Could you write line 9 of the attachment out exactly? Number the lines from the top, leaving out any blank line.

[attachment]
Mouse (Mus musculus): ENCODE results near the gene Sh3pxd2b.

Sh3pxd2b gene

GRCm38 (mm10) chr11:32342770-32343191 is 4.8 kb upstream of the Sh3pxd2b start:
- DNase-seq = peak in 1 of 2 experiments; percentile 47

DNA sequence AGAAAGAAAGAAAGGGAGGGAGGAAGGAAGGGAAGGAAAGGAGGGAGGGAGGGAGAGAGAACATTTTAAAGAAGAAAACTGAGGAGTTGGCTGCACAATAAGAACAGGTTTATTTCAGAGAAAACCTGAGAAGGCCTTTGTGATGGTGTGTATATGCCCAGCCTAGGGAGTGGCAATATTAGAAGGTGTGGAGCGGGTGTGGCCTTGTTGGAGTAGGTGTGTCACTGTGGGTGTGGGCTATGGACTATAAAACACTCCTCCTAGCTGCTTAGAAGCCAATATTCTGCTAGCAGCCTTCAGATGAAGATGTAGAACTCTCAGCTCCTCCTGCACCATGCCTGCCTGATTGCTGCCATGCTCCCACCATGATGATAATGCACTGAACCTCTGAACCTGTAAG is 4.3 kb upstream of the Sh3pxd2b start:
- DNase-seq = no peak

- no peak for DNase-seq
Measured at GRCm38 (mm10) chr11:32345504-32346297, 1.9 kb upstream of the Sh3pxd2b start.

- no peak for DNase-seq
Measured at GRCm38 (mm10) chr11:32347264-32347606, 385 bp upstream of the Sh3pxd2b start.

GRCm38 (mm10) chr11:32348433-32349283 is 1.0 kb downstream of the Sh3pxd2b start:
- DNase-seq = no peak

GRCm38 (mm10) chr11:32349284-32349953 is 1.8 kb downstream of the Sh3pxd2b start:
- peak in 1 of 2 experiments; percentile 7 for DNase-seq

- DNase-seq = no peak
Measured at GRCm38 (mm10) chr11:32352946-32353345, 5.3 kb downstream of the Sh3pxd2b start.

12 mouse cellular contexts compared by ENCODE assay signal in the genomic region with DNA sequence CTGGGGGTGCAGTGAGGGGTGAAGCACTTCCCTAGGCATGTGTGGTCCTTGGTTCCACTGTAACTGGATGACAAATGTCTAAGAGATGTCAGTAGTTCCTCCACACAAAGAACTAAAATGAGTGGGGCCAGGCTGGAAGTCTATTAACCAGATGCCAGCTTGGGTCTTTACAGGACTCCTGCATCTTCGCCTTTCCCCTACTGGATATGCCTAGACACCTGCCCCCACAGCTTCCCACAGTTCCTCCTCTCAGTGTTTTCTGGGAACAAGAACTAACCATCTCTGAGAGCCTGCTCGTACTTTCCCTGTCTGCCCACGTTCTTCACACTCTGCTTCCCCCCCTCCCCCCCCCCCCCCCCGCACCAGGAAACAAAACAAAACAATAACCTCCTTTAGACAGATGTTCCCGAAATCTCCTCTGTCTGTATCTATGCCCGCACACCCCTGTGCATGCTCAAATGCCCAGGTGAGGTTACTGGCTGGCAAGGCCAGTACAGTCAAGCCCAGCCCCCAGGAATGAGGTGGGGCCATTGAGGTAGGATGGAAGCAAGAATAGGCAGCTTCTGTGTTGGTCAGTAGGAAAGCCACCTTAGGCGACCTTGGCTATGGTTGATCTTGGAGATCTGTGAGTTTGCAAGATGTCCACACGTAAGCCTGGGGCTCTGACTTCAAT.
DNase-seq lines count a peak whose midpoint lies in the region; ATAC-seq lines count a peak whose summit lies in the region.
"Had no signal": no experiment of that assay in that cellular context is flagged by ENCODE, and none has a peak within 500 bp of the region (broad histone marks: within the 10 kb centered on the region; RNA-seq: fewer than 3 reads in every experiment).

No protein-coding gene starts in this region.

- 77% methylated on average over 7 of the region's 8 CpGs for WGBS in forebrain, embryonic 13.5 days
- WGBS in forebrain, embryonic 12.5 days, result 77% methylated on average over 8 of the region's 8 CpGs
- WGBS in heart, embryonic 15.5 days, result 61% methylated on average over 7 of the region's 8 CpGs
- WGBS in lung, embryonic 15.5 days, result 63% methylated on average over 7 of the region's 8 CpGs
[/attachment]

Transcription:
- no peak for DNase-seq